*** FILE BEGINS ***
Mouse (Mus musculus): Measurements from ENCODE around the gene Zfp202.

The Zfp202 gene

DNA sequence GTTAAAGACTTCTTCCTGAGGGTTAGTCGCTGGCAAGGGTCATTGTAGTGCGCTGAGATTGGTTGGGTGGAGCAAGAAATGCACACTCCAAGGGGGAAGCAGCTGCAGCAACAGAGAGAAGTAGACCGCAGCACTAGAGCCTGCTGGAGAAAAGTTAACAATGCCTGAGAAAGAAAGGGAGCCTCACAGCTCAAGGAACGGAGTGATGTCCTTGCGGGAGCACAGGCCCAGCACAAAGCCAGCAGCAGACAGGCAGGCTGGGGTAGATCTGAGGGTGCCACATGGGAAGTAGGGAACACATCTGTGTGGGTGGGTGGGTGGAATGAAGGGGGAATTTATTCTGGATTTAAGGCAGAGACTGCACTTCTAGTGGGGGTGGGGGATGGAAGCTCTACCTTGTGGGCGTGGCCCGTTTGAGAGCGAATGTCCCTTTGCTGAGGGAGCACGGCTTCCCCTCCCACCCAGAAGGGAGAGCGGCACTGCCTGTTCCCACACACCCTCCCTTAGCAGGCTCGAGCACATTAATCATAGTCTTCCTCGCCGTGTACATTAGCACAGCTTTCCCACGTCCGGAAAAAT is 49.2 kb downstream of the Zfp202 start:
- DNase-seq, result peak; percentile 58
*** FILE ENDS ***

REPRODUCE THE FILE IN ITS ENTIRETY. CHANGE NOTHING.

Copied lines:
Mouse (Mus musculus): Measurements from ENCODE around the gene Zfp202.

The Zfp202 gene

DNA sequence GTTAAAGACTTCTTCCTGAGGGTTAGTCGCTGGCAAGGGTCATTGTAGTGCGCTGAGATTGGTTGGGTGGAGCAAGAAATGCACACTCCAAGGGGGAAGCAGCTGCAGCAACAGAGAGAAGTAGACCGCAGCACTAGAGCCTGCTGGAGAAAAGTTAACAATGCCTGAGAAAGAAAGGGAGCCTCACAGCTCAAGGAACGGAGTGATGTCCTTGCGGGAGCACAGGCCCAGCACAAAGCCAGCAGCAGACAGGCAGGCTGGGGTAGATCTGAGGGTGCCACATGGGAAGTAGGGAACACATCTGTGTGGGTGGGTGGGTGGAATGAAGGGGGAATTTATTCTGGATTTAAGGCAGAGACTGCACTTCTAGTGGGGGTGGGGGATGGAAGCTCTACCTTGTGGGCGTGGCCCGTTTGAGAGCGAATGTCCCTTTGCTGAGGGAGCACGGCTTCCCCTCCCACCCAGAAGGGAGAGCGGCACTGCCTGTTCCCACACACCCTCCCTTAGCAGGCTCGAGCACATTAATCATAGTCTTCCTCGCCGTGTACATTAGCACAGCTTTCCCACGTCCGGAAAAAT is 49.2 kb downstream of the Zfp202 start:
- DNase-seq, result peak; percentile 58